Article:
[Image]: BMEL TAT LPCs cell lines which have been differentiated to form ducts (a), hepatocytes (b) and ducts and hepatocytes (c). X-gal staining reveals LPCs expressing the beta-gal reporter which have differentiated into mature hepatocytes.
The Perkins is home to four additional research groups that are world leaders in their respective fields of cell biology who undertake liver cancer research collaboratively.
Professor Alistair Forrest’s research group analyses the whole repertoire of genetic activity of different cell types and they have recently established the capacity to apply this to single cells. They are currently collaborating with the Yeoh laboratory to analyse LPSCs to distinguish the “good” LPSC that repair the liver from the “bad” LPSCs that lead to liver cancer.
Professor Aleksandra Filipovska’s researchers are experts in developing pre-clinical models of metabolic diseases. They have established several models of liver fibrosis, liver steatosis and tumorigenesis as a consequence of energy dysfunction. In addition, the Filipovska group focuses on the development of compounds that can target cancer cells specifically and has previously used these to specifically target LPSC. This group is actively investigating the role of mitochondrial dysfunction in liver disease and devising treatments to treat liver cancer and steatosis.
Professor Oliver Rackham’s group are experts at understanding the metabolic basis of disease at the cellular level and focus on the protein synthesis machinery inside mitochondria that is required for energy production. Protein synthesis defects are some of the most common causes of liver dysfunction in a range of genetically inherited metabolic diseases. Recently the Rackham group has defined a process by which the liver can be recovered via modulation of mitochondrial protein synthesis. These researchers will apply their expertise to understand the role of protein synthesis in LPSC that will underpin future strategies to treat liver cancer.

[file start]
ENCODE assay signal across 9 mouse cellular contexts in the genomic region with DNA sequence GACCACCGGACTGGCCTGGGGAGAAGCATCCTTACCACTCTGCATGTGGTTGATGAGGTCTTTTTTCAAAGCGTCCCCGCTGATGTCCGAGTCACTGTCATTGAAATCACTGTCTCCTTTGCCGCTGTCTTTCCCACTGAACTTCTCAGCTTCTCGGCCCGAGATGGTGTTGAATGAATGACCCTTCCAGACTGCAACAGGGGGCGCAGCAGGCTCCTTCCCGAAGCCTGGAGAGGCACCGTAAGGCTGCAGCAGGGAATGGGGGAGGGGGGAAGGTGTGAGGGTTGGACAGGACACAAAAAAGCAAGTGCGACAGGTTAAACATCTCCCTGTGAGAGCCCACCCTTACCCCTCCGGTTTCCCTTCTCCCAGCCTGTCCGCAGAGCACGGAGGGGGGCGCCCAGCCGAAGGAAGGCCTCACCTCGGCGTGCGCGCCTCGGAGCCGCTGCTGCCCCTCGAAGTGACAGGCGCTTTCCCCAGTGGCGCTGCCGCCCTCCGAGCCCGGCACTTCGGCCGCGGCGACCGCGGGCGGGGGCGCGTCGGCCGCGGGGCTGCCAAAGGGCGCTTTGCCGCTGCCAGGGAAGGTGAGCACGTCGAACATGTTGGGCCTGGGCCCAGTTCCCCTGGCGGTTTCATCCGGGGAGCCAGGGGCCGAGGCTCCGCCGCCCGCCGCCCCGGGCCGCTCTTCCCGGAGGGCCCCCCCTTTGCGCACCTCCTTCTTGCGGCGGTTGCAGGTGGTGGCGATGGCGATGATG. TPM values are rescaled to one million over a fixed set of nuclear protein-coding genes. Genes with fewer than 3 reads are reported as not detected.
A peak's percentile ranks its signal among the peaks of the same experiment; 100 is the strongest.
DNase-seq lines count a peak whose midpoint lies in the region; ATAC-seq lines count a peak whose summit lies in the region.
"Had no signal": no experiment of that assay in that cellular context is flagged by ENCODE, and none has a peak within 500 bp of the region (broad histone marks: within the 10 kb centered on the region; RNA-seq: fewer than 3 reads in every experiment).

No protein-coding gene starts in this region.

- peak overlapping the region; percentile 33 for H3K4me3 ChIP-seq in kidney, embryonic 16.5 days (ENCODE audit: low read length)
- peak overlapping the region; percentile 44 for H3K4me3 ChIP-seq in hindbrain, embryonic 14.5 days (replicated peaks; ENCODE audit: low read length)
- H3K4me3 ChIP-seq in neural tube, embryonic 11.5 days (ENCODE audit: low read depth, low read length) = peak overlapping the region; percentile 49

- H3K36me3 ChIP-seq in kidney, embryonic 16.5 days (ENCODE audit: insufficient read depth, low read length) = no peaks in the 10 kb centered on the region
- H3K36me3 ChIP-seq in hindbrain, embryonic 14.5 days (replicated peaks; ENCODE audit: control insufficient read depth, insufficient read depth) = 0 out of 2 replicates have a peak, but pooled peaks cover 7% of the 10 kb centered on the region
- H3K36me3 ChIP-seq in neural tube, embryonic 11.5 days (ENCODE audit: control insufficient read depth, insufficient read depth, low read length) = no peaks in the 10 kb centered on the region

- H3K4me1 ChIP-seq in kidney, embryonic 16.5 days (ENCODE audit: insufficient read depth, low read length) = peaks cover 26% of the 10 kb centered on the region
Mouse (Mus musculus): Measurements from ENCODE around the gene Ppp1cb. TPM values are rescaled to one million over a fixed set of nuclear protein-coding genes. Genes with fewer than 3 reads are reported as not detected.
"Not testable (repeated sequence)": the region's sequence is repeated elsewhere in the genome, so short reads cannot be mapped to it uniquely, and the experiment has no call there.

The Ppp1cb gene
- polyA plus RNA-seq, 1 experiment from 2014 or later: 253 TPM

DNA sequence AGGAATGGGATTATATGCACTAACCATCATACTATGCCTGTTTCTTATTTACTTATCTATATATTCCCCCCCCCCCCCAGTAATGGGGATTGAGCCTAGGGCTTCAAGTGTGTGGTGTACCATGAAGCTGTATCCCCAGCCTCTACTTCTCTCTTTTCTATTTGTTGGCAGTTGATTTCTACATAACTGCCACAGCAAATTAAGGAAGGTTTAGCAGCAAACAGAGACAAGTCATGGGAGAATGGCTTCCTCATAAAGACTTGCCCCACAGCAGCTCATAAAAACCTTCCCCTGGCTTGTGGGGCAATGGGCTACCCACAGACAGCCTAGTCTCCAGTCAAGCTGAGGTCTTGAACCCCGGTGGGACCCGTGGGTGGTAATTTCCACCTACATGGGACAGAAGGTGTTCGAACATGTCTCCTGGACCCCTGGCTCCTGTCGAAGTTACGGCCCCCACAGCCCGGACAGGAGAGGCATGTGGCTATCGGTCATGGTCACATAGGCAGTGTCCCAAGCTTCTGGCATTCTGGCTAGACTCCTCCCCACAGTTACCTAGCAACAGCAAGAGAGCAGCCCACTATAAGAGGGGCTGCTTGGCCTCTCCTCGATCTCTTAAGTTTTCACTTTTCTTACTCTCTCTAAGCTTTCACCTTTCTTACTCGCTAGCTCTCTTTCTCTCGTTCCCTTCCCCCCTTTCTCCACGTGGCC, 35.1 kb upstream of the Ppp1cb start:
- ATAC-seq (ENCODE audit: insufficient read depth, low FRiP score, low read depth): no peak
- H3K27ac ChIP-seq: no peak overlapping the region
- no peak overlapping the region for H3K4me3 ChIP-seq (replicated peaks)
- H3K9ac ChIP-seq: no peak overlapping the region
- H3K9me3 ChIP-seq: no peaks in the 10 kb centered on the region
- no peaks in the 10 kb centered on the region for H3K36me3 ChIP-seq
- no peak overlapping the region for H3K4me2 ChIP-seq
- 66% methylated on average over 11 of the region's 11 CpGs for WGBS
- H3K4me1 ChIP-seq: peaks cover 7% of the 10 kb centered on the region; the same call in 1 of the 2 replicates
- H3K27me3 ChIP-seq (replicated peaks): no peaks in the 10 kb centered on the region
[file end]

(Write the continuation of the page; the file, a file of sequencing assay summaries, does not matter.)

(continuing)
The fourth group, under the leadership of Professor Ryan Lister, are world leaders in understanding the role of genetic modifications, specifically methylation alterations that regulate cell behaviour and especially in determining the fate of developing cells. This group has acquired and further refined tools that map these imprints in the genetic material of cells. The cancer atlas, a genetic blueprint of liver cancer cells shows many changes in genes that are caused by methylation and result in down-regulation of cancer protecting genes and up-regulation of cancer-causing genes. Their expertise will be invaluable once the LPSCs have been characterised and the distinguishing features of the “good” and the “bad” cell types are established.
Liver cancer is the fastest increasing cause of cancer death in Australia. Age standardised mortality rates for both men and women have more than doubled in the past two decades. While less people are dying from most major cancers, such as breast cancer and lung cancer, liver cancer is bucking this trend and is rising fast. In contrast to the greatly improving outcomes for many other cancers, the mortality rate for liver cancer is predicted to increase by 39%, from 4.2 to 5.9 people per 100,000 by 2030.
The oncoming epidemic of liver disease and cancer on the horizon, has been described as a tsunami that threatens to drown the doctors hoping to treat it. However, it’s not all bad news. With improvements in diagnostics and treatments, more people with hepatitis B and hepatitis C are being treated or cured earlier. In addition, the impending wave of liver cancer diagnoses is leading to an increase in the number of researchers urgently developing new breakthrough treatments that could greatly improve prognosis and outcomes.